When SHAPE launched in 1989, its six founders didn’t envisage power struggles, turf wars, one-upmanship or a preoccupation with looking better than your colleagues. In trying to address these issues, they discovered that internal culture is a direct indicator of future business performance, writes Gerard McMahon.
We hadn’t anticipated these less than desirable behaviours, but they did nevertheless visit the company for a relatively short period midway through its history.
A strategy of rapid top-line growth and product diversification in the mid-2000s had temporarily derailed our initial vision for a company built on a constructive culture that drove excellence in business performance.
It brought an influx of new people to the business, which has seven offices across Australia. A lot of new hires were made on perceived technical expertise, with not nearly enough emphasis placed on cultural fit.
Add to this the fact that we didn’t integrate a lot of these new people well enough, and this resulted in a significant cultural change.
If that wasn’t challenging enough, the global financial crisis (GFC) came along and heightened the issues we were confronting. Facing a rapidly contracting market, we cut our people numbers by 35 per cent, unwittingly adding the anxiety of job insecurity into the mix.
Building a better workplace
We took stock, and it soon became clear that we had lost our way culturally.
While we were experts in building spaces that aim to promote wellbeing and engagement within our client’s organisations, we had lost focus on building the thing that matters above all else: our people and our culture.
Thankfully, we still had the history of a constructive culture from our earlier years, and we had an exceptional team of people. We needed vision and leadership to get through this period.
In 2014, we started on a journey to turn it all around, recognising that a thriving business requires a positive culture. We knew this was easier said than done.
Culture has never been widely understood and is often considered difficult to measure and difficult to manage. A 2016 survey from Deloitte shows that only 28 per cent of CEOs surveyed in their Global Human Capital Trends survey felt they understood their culture well.
That percentage is probably overstated, because unless you measure your culture using a well-researched diagnostic tool, you have no way of knowing. You are simply guessing — or hoping — and, as many people have pointed out, hope is not a strategy.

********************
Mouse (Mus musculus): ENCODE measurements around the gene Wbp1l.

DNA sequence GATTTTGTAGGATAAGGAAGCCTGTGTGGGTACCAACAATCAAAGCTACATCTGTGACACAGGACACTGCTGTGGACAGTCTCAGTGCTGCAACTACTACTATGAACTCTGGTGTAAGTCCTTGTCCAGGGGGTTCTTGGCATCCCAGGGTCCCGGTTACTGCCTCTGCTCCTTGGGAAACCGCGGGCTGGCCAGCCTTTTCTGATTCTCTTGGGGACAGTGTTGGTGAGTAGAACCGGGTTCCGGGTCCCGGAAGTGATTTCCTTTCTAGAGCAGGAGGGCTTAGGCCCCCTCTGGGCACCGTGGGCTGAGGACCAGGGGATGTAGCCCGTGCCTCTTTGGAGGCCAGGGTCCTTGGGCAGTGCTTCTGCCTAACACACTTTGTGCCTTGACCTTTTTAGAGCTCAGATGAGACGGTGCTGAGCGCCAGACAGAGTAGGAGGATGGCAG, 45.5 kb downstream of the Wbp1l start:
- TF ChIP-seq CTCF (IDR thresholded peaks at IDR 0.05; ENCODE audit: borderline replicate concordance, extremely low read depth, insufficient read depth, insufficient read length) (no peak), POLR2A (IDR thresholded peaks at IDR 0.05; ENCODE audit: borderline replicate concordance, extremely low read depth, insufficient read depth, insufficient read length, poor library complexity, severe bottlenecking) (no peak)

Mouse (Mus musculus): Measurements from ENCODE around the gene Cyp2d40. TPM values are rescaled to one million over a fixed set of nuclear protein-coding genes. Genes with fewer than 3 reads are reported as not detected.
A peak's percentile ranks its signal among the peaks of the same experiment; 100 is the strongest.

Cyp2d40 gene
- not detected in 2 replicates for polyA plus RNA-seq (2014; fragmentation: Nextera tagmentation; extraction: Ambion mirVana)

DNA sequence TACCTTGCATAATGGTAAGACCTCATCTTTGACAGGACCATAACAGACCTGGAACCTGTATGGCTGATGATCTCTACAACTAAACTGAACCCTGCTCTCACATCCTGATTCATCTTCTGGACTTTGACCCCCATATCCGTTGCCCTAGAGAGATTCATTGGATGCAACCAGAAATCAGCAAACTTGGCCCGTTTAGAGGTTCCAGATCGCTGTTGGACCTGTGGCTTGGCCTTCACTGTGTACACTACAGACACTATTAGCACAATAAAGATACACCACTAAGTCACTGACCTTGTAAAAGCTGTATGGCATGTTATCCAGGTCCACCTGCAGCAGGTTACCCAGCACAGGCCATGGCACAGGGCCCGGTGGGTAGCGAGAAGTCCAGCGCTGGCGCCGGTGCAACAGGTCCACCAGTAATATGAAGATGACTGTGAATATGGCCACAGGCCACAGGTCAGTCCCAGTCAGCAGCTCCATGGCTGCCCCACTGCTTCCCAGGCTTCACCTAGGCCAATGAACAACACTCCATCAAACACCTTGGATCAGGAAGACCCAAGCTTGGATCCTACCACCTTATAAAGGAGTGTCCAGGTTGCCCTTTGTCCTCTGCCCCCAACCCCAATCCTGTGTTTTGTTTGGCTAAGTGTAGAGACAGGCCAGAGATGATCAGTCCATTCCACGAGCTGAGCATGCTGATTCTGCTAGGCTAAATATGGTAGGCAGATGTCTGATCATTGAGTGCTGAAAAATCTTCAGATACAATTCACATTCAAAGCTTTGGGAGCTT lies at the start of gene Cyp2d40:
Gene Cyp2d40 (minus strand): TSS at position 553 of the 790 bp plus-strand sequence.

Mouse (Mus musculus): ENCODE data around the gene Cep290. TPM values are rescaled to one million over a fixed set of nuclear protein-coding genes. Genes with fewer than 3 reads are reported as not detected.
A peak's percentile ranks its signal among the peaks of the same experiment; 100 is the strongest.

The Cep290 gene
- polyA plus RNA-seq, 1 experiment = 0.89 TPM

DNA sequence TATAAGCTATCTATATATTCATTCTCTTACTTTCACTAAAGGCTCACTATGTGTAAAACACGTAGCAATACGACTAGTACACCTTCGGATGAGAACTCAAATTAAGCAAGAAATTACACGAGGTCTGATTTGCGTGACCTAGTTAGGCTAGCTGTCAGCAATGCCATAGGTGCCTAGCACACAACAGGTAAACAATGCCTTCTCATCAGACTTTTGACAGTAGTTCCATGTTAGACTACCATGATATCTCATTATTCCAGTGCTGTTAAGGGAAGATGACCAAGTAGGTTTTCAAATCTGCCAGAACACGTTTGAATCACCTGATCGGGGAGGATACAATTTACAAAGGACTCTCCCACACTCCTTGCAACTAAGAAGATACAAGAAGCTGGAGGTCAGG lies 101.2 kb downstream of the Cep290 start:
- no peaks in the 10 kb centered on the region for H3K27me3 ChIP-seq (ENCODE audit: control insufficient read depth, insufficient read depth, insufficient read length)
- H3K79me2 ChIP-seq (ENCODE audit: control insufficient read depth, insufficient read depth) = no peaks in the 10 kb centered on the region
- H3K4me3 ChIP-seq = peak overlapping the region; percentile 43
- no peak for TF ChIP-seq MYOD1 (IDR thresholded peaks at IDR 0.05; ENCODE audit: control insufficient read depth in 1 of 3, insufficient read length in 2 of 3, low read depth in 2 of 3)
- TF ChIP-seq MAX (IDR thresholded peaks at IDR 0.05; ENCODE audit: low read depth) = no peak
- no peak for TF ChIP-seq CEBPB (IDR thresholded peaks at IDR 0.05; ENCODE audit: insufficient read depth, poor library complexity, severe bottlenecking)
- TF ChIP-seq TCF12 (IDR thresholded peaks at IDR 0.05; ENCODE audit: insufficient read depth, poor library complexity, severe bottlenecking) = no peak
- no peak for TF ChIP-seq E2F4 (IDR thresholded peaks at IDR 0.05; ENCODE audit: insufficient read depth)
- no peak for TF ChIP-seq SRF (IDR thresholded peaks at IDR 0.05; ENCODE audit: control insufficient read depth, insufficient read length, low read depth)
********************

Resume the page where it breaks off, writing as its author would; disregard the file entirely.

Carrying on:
We knew solid and impartial data would help us prove the case for investing in cultural change. We needed to measure our culture and establish a baseline to assess progress against it.
We started to measure with an effective yet simple tool, the Human Synergistics Circumplex, a tried and tested culture diagnostic tool. We used the results to develop action plans for positive change that would drive business performance.
Individual leadership skills also improved dramatically and were informed by 360-degree feedback using the Human Synergistics individual leadership development tool. Our annual culture survey enabled us to take a deeper dive into the correlation between culture and performance across our business units.
We discovered that the constructiveness of the cultures within each of SHAPE’s operations matched almost identically against their business performance in areas like financial performance, customer satisfaction, safety outcomes and staff churn.
Conversely, where a constructive culture existed, performance in all these measures was outstanding. As they say, “the proof is in the pudding”.
All of this information was crucial to perhaps the most important aspect of the change program: ensuring we had our senior leadership driving our transformation. We got buy-in to the cultural change program by providing compelling data correlations between culture and performance.
From defensive to constructive
Over the following years, a lot has changed at SHAPE — and we continue to focus on ensuring we are creating the most constructive and positive culture for our people.
With the insights gained, we have been able to dramatically turn around performance in our previously underperforming operations.
Our culture measures have very much become our leading indicator of future performance.
The rapid cultural turnaround we experienced and its effect on performance in our operations surprised even us, and it debunked the myth that culture takes a long time to change. We firmly believe our data-driven approach played a huge part in how quickly we were able to improve.
Culture is not as nebulous or difficult to shift as many who put it in the “too hard” or, paradoxically, the “soft skills” bucket might suggest.
Gerard McMahon is the co-founder and head of leadership and organisational development at SHAPE.
Adam Zuchetti is the editor of My Business, and has steered the publication’s editorial direction since early 2016.
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